SPRU - Science Policy Research Unit

Workshop on Makerspaces and Sustainable Development

Over the last decade, hundreds of community-based design and fabrication workshops have opened around the globe, and their continued growth attracts increasing attention. Known variously as makerspaces, hackerspaces and fablabs, these workshops allow people to access tools for designing and making things, as well as lower the barriers for people to engage directly in areas typically beyond their reach, such as questions about design, manufacture, and the production and consumption of goods and services.

One area where people see potential in these engaging spaces is for the promotion of local sustainable developments, principally through the localisation of manufacturing, repair, and increased awareness of the material and social causes and consequences of consumer goods.

In order to discuss issues and identify strategies for makerspaces in sustainable development Professor Adrian Smith organised a two-day event on “How can makerspaces, fablabs and hackerspaces help cultivate sustainable developments?”.  

Professor Smith published two blog pieces on the topic leading up to the event:

Why should we seek sustainable developments in makerspaces?

Moving beyond products to material culture

On the first day, a wide range of speakers from established makerspaces, from educational and research institutes and community-building initiatives presented different experiences of making and sustainable developments. They all shared a determination to combine technological innovation with social consciousness and empower communities in a way that is also committed to sustainability. Critical reflection appears to be a missing element in these spaces, yet it was highlighted that a possible way to encourage it is through cooperation with academics.

Speakers included:

Makerspaces: Diana Wildschut and Harmen Zijp from FabLab Amersfoort, Richard Clifford from MAKLab,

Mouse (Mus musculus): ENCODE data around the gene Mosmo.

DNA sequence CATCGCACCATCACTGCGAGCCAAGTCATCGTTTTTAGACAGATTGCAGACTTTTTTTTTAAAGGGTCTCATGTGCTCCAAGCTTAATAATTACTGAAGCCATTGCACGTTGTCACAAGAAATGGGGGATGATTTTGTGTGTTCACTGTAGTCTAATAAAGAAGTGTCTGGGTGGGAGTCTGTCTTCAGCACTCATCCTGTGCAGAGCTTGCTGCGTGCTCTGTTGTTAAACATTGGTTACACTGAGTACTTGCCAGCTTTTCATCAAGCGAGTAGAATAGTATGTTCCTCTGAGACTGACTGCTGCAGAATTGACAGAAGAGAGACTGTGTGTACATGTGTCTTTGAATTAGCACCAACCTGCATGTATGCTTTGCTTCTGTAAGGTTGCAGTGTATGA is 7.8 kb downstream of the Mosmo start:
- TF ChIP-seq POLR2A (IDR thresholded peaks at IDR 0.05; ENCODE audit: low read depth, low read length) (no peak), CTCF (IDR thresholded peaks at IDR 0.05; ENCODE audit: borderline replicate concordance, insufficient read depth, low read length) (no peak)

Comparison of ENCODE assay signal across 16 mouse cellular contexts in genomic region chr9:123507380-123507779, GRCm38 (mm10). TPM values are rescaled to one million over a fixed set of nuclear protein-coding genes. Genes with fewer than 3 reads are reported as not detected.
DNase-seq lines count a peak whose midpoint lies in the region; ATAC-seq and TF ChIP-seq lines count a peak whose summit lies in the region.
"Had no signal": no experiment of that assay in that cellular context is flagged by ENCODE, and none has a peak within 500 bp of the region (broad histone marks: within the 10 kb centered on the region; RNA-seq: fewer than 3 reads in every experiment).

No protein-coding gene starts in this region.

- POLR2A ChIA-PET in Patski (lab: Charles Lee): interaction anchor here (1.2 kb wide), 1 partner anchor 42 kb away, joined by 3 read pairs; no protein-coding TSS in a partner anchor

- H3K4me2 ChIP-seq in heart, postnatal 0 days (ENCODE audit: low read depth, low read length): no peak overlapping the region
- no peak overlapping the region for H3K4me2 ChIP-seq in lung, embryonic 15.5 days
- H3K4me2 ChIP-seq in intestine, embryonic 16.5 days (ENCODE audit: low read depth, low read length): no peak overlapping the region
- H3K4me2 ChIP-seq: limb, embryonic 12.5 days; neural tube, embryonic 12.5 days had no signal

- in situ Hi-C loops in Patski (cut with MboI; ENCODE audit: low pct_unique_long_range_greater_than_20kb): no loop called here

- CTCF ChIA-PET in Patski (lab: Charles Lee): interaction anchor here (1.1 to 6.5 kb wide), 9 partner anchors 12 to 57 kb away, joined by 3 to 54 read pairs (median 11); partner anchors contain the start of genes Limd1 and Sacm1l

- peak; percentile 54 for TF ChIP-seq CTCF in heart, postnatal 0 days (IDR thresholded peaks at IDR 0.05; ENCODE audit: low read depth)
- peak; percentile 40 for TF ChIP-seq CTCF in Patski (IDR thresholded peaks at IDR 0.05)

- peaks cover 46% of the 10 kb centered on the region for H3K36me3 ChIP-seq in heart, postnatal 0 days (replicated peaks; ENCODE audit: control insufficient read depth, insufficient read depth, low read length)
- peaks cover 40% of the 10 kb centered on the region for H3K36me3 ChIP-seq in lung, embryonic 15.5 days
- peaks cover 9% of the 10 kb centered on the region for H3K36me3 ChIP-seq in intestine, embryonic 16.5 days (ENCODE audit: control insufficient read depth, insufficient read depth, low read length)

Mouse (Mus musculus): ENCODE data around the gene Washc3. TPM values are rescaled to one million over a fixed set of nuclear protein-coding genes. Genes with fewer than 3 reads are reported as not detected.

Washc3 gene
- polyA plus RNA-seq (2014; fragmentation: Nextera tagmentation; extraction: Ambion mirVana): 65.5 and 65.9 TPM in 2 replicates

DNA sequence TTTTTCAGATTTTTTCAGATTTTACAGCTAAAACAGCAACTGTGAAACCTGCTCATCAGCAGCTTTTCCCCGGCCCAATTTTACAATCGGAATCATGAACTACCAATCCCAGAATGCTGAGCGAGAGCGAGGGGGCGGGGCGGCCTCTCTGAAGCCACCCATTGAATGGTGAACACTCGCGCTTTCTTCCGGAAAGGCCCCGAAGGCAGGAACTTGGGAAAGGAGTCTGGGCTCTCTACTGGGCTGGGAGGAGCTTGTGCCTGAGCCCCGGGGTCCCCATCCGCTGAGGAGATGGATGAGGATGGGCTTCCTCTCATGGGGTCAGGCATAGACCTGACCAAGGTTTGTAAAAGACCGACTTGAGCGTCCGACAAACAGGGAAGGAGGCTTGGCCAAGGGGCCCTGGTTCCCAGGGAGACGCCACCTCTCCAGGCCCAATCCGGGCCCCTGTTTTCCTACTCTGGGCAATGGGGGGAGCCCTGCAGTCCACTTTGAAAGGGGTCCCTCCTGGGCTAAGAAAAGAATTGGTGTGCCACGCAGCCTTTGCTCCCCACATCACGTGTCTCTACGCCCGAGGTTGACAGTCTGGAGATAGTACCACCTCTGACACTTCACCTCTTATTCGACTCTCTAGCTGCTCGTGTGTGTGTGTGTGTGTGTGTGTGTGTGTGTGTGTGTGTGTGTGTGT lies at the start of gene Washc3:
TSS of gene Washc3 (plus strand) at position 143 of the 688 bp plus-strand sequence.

Educational and research institutions: Susana Nascimento from the European Commission Joint Research Centre, Cindy Kohtala from Aalto University in Finland

Community-building initiatives: Trystan Lea from Open Energy Monitor, Didac Ferrer from Tarpuna Co-operative and Janet Gunter from the Restart Project.

The second day was an invite-only workshop where attendees worked in groups to reflect on the following three questions (building on the conclusions of the previous day):

  • How to sustain and expand commitment to sustainable developments in makerspaces?
  • Should sustainability initiatives scale-up or circulate more widely, and if so, how to retain core aims when moving beyond prototyping?
  • How can makerspaces work with others to generate conditions for sustainable developments in the wider world?

Professor Smith’s research focuses on the relations between societies and technologies, and how the pursuit of sustainable developments demands changed relations between the two. 

He summarised the discussions saying that "The workshop really demonstrated the innovative possibilities that arise when people have the opportunities to access tools, networks, and share ideas and activities; but also the centrality of meeting and working face-to-face and hand-by-hand on difficult issues. Sustainability does not arise spontaneously in makerspaces, nor in society. What I took from the event was that the most immediate opportunities lie with engaging with groups already interested in sustainability, and demonstrating how makerspaces can help engage others in thinking about the material world, the social consequences of how stuff that gets made, and what we can do about it."

Participants from both days were encouraged to tweet using the hashtag #sustmake. To catch up on the event read the Storify.

The workshop, which took place in the Machines Room, a makerspace in London, on October 26-27 2015 was funded by the Centre on Innovation and Energy Demand (CIED) and co-organised with the STEPS Centre. It was held as part of a research project on Grassroots Innovation in Low Energy Digital Fabrication and will lead to the publication of a report by Professor Smith.

See more stories about the workshop:

-          The Guardian

-          The Restart Project 

-          SciDevNet 

-          HeatHack 

-          STEPS Centre